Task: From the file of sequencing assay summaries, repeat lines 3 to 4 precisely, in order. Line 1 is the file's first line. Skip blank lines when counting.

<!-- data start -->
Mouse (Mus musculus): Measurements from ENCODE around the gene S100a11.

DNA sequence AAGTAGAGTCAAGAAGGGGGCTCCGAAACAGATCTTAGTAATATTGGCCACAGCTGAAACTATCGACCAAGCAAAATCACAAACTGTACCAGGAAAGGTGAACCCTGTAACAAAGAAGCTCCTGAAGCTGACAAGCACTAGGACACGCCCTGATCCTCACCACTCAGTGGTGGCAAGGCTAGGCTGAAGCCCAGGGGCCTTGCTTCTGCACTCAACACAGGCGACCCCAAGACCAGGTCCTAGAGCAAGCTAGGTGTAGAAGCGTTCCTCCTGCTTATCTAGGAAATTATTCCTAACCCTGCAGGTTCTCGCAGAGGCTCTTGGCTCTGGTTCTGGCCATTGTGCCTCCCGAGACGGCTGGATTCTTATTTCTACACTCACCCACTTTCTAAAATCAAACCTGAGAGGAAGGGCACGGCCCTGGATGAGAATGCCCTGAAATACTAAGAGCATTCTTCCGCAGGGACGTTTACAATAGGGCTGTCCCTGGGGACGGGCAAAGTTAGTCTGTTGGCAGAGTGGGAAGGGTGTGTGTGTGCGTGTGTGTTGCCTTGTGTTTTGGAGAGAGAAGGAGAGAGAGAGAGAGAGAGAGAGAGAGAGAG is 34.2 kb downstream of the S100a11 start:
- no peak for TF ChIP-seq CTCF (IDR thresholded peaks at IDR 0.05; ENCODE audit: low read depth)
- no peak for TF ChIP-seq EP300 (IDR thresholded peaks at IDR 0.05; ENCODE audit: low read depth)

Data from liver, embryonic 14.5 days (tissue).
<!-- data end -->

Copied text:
- no peak for TF ChIP-seq CTCF (IDR thresholded peaks at IDR 0.05; ENCODE audit: low read depth)
- no peak for TF ChIP-seq EP300 (IDR thresholded peaks at IDR 0.05; ENCODE audit: low read depth)